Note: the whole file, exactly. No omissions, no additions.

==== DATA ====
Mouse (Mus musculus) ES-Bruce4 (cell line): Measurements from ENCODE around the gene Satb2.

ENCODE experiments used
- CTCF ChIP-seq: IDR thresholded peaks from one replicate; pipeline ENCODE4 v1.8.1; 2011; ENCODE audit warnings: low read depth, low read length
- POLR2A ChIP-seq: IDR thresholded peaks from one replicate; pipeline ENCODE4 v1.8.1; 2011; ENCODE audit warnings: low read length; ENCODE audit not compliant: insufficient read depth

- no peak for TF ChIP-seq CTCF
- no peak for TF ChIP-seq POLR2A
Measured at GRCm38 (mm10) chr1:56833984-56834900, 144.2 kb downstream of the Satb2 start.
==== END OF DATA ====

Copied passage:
Mouse (Mus musculus) ES-Bruce4 (cell line): Measurements from ENCODE around the gene Satb2.

ENCODE experiments used
- CTCF ChIP-seq: IDR thresholded peaks from one replicate; pipeline ENCODE4 v1.8.1; 2011; ENCODE audit warnings: low read depth, low read length
- POLR2A ChIP-seq: IDR thresholded peaks from one replicate; pipeline ENCODE4 v1.8.1; 2011; ENCODE audit warnings: low read length; ENCODE audit not compliant: insufficient read depth

- no peak for TF ChIP-seq CTCF
- no peak for TF ChIP-seq POLR2A
Measured at GRCm38 (mm10) chr1:56833984-56834900, 144.2 kb downstream of the Satb2 start.